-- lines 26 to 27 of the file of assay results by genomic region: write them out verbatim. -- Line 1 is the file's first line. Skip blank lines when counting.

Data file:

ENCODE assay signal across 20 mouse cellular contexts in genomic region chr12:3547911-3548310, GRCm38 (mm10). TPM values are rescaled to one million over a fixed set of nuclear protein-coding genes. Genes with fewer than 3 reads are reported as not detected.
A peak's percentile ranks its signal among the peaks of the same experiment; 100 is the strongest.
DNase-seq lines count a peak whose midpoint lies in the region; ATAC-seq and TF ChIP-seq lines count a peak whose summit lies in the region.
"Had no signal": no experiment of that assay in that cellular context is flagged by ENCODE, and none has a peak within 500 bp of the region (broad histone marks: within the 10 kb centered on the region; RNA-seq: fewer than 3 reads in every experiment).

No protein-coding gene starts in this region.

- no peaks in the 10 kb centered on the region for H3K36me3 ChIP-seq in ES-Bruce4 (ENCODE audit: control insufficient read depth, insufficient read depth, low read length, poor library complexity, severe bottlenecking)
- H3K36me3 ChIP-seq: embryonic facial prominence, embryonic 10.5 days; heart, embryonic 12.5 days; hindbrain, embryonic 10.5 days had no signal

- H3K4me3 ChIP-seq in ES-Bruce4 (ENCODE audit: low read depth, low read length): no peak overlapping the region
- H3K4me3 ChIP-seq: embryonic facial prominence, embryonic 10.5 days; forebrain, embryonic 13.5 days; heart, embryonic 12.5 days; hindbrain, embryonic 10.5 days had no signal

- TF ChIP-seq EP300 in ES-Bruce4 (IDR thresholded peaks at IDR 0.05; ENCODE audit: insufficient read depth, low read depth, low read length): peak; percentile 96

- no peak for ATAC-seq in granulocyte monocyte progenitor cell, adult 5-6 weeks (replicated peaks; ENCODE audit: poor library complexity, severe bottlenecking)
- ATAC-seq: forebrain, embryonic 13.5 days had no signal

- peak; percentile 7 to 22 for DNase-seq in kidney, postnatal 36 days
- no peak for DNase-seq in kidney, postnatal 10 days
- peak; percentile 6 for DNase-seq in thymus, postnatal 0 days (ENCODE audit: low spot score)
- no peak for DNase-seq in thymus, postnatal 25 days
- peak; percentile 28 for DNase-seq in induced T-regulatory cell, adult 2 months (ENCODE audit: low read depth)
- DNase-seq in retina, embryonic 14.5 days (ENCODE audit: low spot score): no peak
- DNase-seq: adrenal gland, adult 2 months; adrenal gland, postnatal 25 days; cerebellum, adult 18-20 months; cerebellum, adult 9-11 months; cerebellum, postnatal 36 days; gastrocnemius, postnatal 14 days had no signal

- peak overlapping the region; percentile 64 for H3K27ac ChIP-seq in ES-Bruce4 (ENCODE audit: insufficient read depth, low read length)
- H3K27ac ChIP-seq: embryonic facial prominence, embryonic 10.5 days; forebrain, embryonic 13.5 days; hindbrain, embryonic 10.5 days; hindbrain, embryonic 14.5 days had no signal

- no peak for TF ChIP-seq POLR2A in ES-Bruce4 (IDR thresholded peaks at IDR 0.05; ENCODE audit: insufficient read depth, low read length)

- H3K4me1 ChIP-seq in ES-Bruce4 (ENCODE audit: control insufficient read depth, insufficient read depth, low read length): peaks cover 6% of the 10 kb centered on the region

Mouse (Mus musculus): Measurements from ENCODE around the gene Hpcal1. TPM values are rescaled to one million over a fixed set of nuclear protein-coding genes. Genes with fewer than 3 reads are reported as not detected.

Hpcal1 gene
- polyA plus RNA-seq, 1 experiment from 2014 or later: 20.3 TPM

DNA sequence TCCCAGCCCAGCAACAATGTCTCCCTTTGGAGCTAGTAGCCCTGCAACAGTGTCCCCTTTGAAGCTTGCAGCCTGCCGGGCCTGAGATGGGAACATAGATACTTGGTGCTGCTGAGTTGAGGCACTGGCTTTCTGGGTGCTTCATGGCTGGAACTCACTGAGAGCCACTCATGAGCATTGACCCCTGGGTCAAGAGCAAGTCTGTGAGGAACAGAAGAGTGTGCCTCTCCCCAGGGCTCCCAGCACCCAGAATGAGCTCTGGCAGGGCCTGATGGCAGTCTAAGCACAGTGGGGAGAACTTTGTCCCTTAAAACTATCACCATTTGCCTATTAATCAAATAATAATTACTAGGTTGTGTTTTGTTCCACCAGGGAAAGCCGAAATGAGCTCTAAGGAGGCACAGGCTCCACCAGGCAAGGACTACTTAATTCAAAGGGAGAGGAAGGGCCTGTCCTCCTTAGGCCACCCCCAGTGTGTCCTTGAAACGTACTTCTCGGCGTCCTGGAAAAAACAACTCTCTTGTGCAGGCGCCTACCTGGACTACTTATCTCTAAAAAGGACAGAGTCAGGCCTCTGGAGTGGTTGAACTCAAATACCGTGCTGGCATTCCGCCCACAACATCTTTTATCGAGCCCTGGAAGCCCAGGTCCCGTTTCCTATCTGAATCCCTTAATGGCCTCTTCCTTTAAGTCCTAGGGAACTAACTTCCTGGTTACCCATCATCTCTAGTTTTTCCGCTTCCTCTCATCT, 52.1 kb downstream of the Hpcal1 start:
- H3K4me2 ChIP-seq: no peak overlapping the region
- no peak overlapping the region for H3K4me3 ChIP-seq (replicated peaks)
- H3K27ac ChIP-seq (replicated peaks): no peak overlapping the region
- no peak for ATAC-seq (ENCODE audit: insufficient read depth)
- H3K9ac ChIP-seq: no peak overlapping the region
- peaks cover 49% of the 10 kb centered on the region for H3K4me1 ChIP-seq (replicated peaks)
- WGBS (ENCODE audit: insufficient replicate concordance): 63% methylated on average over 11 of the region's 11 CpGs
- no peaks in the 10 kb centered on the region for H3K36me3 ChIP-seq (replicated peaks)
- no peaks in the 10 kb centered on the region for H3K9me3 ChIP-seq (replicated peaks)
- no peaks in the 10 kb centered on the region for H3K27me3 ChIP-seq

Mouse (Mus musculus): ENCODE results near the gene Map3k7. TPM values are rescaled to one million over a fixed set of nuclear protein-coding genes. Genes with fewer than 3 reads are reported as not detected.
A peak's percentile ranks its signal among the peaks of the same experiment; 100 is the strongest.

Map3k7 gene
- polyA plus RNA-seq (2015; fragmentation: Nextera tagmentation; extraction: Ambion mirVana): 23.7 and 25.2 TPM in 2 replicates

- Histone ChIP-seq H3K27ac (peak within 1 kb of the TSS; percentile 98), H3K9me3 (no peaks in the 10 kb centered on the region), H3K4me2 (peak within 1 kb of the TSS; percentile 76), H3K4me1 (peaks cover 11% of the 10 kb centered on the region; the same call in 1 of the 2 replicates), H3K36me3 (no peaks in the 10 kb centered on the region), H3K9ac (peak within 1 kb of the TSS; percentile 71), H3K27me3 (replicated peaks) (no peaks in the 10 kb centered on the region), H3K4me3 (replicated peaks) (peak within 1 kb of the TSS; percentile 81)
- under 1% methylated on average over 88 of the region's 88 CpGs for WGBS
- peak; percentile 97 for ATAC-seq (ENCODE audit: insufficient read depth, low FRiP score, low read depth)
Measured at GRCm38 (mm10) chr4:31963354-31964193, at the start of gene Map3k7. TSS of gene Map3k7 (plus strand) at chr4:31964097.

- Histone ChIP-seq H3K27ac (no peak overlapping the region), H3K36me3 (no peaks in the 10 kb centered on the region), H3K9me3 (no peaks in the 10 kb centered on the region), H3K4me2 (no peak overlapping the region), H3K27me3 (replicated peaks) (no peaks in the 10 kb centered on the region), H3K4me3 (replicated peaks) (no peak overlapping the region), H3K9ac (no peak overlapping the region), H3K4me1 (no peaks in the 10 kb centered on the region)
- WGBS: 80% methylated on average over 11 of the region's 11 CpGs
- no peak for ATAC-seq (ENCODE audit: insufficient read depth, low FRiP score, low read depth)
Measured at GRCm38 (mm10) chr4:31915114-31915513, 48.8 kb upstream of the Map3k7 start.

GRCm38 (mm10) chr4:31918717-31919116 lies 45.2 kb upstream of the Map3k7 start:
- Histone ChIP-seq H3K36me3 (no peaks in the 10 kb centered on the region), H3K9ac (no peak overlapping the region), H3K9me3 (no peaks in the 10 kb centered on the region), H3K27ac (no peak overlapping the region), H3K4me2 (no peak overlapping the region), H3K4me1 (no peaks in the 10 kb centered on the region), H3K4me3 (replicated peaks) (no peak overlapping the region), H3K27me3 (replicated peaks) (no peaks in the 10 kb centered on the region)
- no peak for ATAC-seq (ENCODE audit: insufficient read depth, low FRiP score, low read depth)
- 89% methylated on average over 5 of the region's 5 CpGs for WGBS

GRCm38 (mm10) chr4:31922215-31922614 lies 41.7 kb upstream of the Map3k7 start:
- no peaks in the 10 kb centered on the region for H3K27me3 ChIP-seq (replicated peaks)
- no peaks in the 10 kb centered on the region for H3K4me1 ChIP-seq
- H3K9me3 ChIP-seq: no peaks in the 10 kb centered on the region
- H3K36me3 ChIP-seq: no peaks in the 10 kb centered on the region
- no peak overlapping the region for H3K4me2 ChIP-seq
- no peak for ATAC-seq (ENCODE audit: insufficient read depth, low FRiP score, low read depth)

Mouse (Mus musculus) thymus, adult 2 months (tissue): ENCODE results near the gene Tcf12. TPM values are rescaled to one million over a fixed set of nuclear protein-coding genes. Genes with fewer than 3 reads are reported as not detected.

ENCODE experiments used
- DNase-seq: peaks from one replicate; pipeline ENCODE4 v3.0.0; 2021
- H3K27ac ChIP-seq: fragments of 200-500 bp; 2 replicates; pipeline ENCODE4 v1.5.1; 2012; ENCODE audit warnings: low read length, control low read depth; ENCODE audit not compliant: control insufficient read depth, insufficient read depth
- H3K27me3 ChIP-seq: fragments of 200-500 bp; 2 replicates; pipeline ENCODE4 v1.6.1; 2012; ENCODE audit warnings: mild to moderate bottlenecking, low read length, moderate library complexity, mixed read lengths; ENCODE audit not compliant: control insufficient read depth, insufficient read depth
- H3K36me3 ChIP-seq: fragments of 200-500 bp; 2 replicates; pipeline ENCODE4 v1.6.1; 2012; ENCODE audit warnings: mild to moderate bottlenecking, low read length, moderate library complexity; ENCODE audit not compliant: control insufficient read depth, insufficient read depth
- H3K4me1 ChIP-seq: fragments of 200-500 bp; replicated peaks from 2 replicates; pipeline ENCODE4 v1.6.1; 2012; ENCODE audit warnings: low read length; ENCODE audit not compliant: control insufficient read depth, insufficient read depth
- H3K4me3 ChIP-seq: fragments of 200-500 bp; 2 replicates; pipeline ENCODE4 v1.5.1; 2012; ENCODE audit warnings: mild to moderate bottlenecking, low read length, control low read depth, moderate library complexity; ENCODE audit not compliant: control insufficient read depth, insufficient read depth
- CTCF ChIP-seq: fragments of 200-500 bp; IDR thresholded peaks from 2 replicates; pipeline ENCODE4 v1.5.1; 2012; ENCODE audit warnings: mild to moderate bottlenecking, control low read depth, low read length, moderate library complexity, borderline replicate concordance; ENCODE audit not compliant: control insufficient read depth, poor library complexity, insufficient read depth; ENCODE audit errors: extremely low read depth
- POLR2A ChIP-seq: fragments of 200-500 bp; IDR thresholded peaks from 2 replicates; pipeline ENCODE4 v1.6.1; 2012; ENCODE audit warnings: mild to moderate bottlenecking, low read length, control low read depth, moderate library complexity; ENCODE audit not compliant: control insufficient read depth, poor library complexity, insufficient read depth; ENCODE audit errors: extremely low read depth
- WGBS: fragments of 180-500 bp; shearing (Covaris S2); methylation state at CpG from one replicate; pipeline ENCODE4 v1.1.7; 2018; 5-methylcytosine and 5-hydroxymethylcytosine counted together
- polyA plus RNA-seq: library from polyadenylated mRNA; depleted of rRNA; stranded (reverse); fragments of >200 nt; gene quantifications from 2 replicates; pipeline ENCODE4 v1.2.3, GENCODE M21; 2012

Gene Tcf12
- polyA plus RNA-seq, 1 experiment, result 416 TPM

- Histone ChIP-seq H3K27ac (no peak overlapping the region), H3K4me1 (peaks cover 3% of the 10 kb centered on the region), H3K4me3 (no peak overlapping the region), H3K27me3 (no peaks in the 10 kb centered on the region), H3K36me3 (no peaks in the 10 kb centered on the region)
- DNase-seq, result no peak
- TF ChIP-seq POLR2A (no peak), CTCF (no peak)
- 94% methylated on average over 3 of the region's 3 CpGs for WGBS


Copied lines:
- polyA plus RNA-seq, 1 experiment from 2014 or later: 20.3 TPM

DNA sequence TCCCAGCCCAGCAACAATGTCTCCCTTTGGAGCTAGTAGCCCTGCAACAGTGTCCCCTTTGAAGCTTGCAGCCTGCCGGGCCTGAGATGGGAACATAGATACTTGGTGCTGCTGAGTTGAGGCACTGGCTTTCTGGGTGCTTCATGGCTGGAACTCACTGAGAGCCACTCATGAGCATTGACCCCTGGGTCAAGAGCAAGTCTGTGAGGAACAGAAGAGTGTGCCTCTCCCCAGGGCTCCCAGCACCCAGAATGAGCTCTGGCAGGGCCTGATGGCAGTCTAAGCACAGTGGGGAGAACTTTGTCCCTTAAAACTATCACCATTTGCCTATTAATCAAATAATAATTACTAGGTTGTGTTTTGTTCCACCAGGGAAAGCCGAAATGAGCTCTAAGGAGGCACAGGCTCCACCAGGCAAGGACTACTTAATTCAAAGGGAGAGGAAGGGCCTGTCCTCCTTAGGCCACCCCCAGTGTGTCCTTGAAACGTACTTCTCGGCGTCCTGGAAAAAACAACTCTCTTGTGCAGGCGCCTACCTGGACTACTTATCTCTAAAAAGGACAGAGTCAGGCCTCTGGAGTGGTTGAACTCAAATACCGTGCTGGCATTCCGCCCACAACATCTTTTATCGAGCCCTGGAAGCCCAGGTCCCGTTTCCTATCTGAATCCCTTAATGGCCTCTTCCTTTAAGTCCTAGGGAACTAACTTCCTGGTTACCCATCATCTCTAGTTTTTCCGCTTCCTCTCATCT, 52.1 kb downstream of the Hpcal1 start: